Images that you upload to your WordPress website are stored in the wp-content/uploads folder by default. When you first install WordPress you have the choice whether to separate the images by months and years. It is an important decision to make at that time because it can affect how you want your image files organized. In some future time, for example, if you wanted to resize those images to reduce your website size or to optimize them to increase the loading speed of your webpages — and they are stored by year and month in different folders — you would have a difficult time opening and closing those folders to make the changes without the help of some sophisticated software.
You can change that decision, of course, any time. If you go to General Settings > Media in the WordPress dashboard and scroll down the page to the Uploading Files section, you can tick or untick the checkbox for Organize my uploads into month- and year-based folders depending on what you want. But it would only affect the organization of new images. Images already uploaded to your website would remain organized based on your previous decision.
The decision to change the default uploads folder in your WordPress-powered website is an important decision to make. It comes hand in hand with that checkbox in the General Settings > Media page in the WordPress dashboard. If somehow you find yourself wanting to change how your images are organized for esthetic reasons or needing to move the default uploads folder to another location for security reasons, this tutorial is for you. Please finish reading this article first before you move your images to a new location in your website as this results in broken image links. So, you really have to be sure you want to change the default uploads folder before doing it.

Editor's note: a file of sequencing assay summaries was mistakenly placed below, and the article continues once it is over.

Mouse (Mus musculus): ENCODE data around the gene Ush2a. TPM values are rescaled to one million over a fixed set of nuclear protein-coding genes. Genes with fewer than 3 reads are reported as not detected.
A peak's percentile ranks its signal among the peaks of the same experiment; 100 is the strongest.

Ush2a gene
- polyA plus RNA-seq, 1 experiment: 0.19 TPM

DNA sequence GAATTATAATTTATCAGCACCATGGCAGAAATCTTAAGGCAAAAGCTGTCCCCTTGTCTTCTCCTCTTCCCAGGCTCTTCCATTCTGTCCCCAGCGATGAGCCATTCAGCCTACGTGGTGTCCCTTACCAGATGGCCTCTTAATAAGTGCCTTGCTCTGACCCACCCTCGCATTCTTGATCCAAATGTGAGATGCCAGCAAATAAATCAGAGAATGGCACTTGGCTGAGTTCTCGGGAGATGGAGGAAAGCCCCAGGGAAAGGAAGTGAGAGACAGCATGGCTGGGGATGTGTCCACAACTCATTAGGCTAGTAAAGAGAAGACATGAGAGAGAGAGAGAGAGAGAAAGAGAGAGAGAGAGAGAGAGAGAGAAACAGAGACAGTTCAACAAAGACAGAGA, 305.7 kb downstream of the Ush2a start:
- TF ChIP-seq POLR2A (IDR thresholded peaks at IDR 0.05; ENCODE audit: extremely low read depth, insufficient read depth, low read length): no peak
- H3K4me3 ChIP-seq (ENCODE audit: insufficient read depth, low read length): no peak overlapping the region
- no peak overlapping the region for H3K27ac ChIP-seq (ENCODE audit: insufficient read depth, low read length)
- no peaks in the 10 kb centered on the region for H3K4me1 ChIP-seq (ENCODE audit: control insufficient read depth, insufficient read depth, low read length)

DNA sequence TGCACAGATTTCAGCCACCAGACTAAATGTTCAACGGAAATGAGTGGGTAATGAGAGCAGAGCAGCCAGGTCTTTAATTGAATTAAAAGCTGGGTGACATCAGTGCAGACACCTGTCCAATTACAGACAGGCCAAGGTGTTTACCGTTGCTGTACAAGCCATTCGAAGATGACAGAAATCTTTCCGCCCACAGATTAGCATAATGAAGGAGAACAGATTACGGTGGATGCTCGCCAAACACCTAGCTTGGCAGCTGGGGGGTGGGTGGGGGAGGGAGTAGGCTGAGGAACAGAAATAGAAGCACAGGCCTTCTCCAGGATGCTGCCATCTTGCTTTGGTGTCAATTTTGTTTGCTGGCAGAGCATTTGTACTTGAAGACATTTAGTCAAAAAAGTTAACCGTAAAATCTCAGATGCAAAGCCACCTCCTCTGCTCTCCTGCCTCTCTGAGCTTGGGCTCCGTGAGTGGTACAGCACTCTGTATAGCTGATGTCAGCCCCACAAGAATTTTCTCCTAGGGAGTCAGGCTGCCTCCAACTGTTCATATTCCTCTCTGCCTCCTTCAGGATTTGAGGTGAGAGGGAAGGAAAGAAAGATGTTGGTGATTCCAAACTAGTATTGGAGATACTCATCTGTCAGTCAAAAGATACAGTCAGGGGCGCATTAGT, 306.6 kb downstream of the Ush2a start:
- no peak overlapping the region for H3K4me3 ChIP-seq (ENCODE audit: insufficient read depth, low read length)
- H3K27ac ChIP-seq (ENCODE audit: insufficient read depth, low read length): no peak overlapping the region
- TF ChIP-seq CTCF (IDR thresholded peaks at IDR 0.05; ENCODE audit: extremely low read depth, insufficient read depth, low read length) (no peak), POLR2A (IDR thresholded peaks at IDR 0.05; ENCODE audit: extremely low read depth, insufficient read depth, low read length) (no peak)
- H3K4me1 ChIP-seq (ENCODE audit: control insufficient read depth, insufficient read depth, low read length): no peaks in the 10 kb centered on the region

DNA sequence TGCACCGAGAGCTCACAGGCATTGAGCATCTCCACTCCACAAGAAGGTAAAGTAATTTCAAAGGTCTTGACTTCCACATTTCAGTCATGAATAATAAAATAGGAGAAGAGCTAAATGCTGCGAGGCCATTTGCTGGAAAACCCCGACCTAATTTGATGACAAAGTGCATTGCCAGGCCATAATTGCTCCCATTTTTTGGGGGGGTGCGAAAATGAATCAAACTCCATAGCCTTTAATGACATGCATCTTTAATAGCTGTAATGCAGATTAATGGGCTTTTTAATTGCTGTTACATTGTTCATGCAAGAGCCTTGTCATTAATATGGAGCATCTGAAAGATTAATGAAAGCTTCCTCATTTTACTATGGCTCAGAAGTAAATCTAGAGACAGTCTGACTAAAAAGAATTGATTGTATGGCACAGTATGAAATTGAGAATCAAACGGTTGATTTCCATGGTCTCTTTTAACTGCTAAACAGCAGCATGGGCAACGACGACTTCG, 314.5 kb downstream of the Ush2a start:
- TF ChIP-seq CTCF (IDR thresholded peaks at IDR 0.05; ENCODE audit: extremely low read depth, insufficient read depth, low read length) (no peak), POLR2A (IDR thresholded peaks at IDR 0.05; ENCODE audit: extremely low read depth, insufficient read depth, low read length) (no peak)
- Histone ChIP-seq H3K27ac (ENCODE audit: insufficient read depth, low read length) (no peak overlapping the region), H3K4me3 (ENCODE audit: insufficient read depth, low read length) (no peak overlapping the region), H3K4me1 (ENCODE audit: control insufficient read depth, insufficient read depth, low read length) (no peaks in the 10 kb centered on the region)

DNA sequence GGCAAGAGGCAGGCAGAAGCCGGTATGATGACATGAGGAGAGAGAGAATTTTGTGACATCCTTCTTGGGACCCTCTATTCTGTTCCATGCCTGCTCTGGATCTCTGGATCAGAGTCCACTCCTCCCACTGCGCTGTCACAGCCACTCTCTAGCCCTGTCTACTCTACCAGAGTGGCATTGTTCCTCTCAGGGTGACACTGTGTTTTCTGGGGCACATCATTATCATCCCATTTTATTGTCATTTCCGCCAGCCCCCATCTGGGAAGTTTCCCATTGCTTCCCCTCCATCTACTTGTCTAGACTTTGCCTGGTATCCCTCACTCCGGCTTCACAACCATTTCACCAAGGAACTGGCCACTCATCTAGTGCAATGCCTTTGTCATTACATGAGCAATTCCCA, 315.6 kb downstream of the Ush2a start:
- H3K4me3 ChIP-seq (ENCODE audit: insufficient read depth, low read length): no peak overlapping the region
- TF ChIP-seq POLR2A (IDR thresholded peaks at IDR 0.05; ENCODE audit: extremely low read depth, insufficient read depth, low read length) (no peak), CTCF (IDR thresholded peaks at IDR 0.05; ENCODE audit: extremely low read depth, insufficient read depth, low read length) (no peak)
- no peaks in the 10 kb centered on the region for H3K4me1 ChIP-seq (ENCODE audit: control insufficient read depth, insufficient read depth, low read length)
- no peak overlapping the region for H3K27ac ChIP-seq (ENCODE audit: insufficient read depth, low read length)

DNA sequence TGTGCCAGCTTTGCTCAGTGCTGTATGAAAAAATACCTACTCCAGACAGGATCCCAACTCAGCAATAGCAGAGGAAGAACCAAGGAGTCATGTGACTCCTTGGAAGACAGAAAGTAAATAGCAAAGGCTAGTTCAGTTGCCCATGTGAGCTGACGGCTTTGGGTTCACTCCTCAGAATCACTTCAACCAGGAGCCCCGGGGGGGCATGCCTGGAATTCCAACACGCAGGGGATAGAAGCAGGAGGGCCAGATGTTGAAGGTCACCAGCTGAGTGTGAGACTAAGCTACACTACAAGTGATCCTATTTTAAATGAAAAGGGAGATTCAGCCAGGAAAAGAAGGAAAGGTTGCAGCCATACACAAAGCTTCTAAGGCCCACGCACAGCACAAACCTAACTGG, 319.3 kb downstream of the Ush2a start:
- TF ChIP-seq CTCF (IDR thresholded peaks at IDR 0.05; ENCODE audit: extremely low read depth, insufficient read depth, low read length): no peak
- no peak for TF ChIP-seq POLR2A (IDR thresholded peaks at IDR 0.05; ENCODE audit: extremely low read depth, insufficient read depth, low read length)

1. Decide on how to organize the images
Go to General Settings > Media in the WordPress dashboard. Scroll down the page to the Uploading Files section and tick or untick the checkbox for Organize my uploads into month- and year-based folders depending on what you want.
2. Change the location of the uploads folder
Decide where to put your custom uploads folder. Do you want to put it in the same level as the wp-admin, wp-content and wp-includes folders? Do you want it inside the wp-content but outside the uploads folder?
Open the wp-config.php file and look for the ABSPATH lines of code, as shown below:
/** Absolute path to the WordPress directory. */ if ( !defined('ABSPATH') ) define('ABSPATH', dirname(__FILE__) . '/');
If you want your new uploads folder (let’s say the folder name is media) to be in the same directory level as the wp-admin, wp-content and wp-includes folders, insert the following code before the ABSPATH lines of code:
/** Change Media Upload Directory */ define( 'UPLOADS', 'media' );
Have a look at this image:
If you want the media folder to be inside the wp-content folder but outside the uploads folder, use the following code instead:
/** Change Media Upload Directory */ define( 'UPLOADS', 'wp-content/media' );
3. Move the images into the “media” folder
After doing the first two steps, move your website images to your specified folder or folder location in Step 2. This results in broken image links, so you will need to download two tables afterwards from the database and replace the links to fix them. Image links in articles can be found in the wp_posts table in the database. Thumbnail links are in the wp_postmeta table. Reminder: Always keep a backup of your database or database tables before making any changes to avoid any data loss!
4. Protect the “media” folder
Create a .htaccess file inside the media folder and write the following code in it to disable directory browsing and prevent hackers from accessing any file in it:
# Disable directory browsing Options All -Indexes